Corbanus

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Corbanus like the word Corban had to do with a treasury. The word "Corban" was from the ancient Hebrew world appearing in the New Testament twice, once as Corban and once as treasury. It is from a word meaning Sacrifice.

The sacrifices of the people in Israel were freely given to Levite ministers or Priests of their choice to take care of the needs and needy of society. Those free offerings and the aid they provided in liberty and love bound an honorable society together in charity and hope by faith in The Way of Christ.

These Freewill offerings of people who came together in free assemblies or congregations of ten sustained society according to the perfect law of liberty mentioned by Paul who was helping the people do the same in the early Church.

One of the chief difference between the Jews like the Pharisees and those who followed Christ is that their offerings or Corban were based on charity. This dependence upon charity rather than the socialist free bread of Herod and the Roman welfare state began with John the Baptist and continued for centuries beyond the fall of Rome.

This Poor Box in the church stand on an octanglular base said to be part of a cross which stood near the churchyard gates, the poor box which is made from a hollowed block of wood clad in metal and have three locks, the keys being kept by the rector and church wardens. Further protection is by way of a internally pivoted inverted metal saucer.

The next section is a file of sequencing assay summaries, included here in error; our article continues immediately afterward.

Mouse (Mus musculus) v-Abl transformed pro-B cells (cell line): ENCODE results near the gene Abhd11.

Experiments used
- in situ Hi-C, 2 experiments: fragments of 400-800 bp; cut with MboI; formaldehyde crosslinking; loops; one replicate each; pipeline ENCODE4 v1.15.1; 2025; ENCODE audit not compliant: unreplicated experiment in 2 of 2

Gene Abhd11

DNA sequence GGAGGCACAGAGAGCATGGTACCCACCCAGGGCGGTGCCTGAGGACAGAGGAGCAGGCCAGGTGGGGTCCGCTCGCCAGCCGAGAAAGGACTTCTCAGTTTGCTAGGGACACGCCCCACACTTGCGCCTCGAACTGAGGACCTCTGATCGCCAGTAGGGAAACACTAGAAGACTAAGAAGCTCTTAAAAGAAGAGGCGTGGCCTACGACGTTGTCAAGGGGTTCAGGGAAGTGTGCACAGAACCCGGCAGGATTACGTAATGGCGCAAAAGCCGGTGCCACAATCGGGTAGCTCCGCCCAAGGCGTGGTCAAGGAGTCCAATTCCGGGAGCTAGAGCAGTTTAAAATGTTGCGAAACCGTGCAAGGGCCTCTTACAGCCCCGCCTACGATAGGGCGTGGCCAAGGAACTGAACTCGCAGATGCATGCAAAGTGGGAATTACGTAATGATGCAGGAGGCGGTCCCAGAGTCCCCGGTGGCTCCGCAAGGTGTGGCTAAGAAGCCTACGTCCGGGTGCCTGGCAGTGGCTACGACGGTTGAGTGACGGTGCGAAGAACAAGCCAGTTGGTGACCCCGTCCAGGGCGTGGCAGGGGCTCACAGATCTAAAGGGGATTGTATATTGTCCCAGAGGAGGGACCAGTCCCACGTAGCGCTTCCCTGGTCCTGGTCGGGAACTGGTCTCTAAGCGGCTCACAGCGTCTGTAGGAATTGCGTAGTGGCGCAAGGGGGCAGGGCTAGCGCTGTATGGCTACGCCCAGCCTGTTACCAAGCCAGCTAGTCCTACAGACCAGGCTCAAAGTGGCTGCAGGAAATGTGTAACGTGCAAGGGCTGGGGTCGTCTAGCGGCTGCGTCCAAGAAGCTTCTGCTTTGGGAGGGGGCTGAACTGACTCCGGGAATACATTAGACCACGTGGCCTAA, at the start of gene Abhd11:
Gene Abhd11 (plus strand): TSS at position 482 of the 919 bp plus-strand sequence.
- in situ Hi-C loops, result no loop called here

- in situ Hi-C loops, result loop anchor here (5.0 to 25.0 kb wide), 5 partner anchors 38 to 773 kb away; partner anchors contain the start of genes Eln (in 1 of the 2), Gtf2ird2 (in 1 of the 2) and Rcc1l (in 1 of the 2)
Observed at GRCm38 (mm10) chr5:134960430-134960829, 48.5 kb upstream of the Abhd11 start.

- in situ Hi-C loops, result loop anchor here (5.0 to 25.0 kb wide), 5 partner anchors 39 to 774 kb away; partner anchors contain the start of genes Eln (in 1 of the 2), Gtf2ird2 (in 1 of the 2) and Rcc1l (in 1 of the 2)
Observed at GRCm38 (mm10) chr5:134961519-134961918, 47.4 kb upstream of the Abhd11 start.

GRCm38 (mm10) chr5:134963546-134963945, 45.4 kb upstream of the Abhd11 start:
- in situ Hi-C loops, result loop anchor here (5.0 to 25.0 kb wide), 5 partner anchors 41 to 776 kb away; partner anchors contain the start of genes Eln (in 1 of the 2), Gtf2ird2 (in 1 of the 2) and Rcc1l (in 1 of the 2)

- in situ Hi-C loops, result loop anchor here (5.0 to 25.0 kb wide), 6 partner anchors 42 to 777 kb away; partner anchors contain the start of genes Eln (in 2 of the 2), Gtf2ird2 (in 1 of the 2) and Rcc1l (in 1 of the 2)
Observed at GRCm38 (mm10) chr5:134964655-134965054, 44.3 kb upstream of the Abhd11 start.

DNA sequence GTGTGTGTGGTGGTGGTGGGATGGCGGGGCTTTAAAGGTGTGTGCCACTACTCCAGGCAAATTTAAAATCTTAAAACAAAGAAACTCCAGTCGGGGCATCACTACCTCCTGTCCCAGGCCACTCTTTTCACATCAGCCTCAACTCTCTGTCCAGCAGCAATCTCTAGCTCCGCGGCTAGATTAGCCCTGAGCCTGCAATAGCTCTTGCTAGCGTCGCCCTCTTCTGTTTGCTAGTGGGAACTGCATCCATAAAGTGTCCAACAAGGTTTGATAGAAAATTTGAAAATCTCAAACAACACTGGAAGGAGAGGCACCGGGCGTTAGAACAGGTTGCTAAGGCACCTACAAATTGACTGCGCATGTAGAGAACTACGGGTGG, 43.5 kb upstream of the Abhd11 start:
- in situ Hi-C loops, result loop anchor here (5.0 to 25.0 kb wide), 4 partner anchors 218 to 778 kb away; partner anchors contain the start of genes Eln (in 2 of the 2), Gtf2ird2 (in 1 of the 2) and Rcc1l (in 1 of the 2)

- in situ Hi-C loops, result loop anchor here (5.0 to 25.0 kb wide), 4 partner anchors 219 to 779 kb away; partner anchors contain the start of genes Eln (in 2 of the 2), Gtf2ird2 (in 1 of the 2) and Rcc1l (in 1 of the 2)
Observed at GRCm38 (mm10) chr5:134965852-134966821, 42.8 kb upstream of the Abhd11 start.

The early church called the box they put funds or food etc. in order to take care of the needs of the people Corbanus after the Hebrew word Corban.

Other words like corballum or corbella became words for a basket in which food or grain was gathered for the poor.

Also the word corbanus is seen later referring to a rural dean (plebanus) in Ireland.

The word "dean" came from variations of the word for ten like deacon because one of the most common form of government was the tens or tuns, hundreds and thousands of Israel, the Celts and Tuetons and countless people of history who formed free societies.

There is a story about a ruler in Ireland in the fifth century named Cuirbin who was a churl or miser. He reportedly saw some monks going to an island in frail boats to build a monastery. He offered them some grain and provisions in jest knowing their boats could not carry the barrels and barely themselves.

The monk named Enda seemed perceived the lack of sincerity in his offer but he continued in mockery saying it was from "his heart". Enda agreed to take them anyway. The story is that the barrels and sacks suddenly lifted off the ground and flew over the heads of the men in the direction of the island presumably to the other beach.

Later Cuirbin became Cuirbin the Devout which was altered eventually to St. Corbanus because he did begin to give from the heart freely.

The monasteries and island also housed Brendan the Navigator who supposedly came to America in in the fifth century with a number of monks in seal skin boats.


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